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REO Speedwagon the Firetruck & the Band [PHOTOS, VIDEO]

firetruck
"REO Speed Wagon" is more than Rock 'N' Roll! (Craig Allen photo)

You may have heard me mention on New Jersey 101.5 that the rock band “REO Speedwagon” took their name from a fire truck. HERE is proof in pictures!

signage
(Craig Allen photo)

The REO Speed Wagon was a light truck, made by the REO Motor Car Company of Lansing, Michigan. It was one of the better-known companies that made commercial vehicles, prior to World War II (the company fell on hard times in the 1950s and went out of business in the 1970s, “REO” standing for original company president and general manager Ransom E. Olds). The Speed Wagon came as a pickup and panel truck, firetruck (as seen above and below), passenger bus, hearse, and ambulance.

REO firetruck
A classic firetruck! (Craig Allen photo)
ready to go!
The REO is ready to go! (Craig Allen photo)

 

steering wheel
Taking the wheel... (Craig Allen photo)
siren
It is what it says: SIREN. (Craig Allen photo)

I really enjoyed seeing this 1928 Speed Wagon Firetruck (proudly owned by the Green Knolls Fire Company) at a recent Central Jersey parade!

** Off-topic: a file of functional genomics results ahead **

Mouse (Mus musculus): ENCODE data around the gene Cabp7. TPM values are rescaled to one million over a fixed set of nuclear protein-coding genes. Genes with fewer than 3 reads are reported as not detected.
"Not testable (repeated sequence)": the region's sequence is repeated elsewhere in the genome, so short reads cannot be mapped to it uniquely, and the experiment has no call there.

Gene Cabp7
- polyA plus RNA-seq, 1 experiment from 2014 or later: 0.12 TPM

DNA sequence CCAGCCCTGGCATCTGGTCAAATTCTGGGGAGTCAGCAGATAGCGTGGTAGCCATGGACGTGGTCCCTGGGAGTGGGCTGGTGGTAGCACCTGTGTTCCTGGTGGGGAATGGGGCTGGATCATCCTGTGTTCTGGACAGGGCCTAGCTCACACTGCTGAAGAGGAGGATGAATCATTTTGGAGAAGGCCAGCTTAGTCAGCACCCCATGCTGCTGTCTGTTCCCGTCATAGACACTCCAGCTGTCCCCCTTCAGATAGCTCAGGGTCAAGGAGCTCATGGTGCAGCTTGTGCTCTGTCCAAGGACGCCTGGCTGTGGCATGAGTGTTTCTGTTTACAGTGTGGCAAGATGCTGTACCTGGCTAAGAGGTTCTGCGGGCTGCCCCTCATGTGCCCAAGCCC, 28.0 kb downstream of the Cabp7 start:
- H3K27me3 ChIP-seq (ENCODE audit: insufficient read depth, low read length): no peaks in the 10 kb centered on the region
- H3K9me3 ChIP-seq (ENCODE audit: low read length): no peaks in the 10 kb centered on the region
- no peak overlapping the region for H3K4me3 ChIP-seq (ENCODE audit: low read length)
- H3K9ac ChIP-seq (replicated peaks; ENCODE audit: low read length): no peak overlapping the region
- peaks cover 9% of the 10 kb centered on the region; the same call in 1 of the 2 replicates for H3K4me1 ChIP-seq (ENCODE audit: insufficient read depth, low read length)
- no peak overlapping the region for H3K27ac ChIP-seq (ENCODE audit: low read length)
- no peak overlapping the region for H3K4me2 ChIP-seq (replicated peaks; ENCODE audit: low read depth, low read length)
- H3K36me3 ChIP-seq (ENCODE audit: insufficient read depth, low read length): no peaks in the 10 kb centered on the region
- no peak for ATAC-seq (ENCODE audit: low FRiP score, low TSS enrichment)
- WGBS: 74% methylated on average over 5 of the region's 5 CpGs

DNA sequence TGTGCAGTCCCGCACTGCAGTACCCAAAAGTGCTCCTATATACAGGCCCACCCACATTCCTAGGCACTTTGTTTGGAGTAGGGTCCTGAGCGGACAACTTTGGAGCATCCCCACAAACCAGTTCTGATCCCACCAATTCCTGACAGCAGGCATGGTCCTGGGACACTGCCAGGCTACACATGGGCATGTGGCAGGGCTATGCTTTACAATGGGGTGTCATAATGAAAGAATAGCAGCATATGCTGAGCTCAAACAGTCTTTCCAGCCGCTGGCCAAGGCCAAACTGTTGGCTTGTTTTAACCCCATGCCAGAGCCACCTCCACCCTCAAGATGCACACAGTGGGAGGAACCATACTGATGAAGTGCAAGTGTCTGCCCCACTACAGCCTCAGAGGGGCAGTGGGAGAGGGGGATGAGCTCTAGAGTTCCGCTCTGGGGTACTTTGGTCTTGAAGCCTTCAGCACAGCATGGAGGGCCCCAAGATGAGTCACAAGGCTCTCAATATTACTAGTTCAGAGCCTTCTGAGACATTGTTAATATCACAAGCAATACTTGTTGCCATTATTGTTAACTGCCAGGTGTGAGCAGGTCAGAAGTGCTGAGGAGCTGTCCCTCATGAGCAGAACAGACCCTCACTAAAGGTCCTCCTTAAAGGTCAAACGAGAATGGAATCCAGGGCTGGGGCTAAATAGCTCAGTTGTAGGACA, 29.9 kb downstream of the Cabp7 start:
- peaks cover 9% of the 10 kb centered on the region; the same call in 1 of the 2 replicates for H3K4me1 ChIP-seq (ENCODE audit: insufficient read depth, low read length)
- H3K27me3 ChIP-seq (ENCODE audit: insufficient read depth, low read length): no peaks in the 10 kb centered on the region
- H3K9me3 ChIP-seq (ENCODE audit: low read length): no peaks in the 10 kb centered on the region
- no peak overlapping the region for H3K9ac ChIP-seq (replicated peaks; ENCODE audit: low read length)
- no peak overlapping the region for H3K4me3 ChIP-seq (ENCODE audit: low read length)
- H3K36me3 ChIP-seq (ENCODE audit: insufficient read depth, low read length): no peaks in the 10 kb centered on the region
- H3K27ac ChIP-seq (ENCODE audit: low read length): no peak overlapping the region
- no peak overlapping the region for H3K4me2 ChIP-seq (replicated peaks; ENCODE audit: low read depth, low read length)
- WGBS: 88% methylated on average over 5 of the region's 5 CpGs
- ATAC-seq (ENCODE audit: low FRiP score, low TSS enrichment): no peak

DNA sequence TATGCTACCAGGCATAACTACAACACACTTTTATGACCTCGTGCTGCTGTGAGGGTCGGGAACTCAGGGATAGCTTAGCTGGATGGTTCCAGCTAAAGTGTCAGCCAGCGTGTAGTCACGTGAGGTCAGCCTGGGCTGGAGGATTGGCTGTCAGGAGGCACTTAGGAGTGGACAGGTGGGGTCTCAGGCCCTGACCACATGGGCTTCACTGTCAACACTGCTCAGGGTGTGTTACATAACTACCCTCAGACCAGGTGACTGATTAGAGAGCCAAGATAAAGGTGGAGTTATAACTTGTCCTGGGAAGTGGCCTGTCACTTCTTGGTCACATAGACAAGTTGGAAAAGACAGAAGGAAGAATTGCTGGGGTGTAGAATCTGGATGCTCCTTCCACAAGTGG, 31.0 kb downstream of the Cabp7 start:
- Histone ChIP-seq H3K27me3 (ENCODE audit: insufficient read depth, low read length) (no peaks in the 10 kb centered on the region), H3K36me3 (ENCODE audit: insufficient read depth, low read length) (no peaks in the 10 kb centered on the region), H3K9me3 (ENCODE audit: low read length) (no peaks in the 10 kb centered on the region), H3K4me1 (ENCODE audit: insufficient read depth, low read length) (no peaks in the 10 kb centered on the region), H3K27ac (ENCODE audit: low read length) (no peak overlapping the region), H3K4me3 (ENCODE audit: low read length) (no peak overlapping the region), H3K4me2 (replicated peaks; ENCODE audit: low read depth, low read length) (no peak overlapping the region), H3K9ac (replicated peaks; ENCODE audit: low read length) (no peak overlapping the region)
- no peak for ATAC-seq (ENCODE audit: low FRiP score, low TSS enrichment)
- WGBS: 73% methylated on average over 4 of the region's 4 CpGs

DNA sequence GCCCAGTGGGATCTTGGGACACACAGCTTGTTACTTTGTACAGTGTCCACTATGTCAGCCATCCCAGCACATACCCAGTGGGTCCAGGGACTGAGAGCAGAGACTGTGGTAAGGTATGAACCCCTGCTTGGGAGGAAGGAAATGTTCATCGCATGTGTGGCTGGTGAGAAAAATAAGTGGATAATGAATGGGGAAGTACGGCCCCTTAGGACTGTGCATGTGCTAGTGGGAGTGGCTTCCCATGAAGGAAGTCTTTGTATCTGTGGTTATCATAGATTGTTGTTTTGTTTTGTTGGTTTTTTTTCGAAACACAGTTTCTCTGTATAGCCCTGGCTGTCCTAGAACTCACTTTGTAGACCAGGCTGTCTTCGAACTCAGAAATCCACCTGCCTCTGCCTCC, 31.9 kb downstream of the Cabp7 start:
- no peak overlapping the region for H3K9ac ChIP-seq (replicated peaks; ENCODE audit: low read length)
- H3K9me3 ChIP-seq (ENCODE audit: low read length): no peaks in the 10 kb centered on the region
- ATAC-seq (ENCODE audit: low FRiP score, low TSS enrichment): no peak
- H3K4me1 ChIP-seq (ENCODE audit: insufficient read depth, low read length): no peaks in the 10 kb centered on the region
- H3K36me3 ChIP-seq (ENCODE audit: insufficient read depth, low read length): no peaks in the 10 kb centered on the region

REO CDs
REO Speedwagon 1978 and 1980 (Craig Allen photo)

Now, on to the music: REO Speedwagon founding band member Neal Doughty recalls seeing the name written on a blackboard in his History of Transportation class at the University of Illinois. Doughty later suggested it to his bandmates.

The newly-named hard rock band formed in 1966 in Champaign, Illinois.  It grew in popularity, especially in the midwest, in the 1970s, spawning the rock hits “Ridin’ The Storm Out” (1977) and “Roll With The Changes” (1978).

“REO” softened their style, and  became the darlings of the soft-rock world with the release of the “Hi Infidelity” album in 1980. “Keep On Loving You” (#1), “Take It On The Run” (#5), “Don’t Let Him Go” (#25) and “In Your Letter” (#20) came from this album, at the high point of the band’s popularity. “Keep The Fire Burning” (1982) and “Can’t Fight This Feeling” (1985) were also Top-10 hits.

REO Speedwagon’s popularity started to wane by the late 1980s. Despite this fact, the band continued to record, but with little notice. Happily, REO Speedwagon tours to this day, riding the nostalgia wave, performing their classic hits of the 1970s and ’80s.

REO back cover
Back cover 1978 album. Note the band logo! (Craig Allen photo)
logo
The REO logo on the 1928 Firetruck. (Craig Allen photo)

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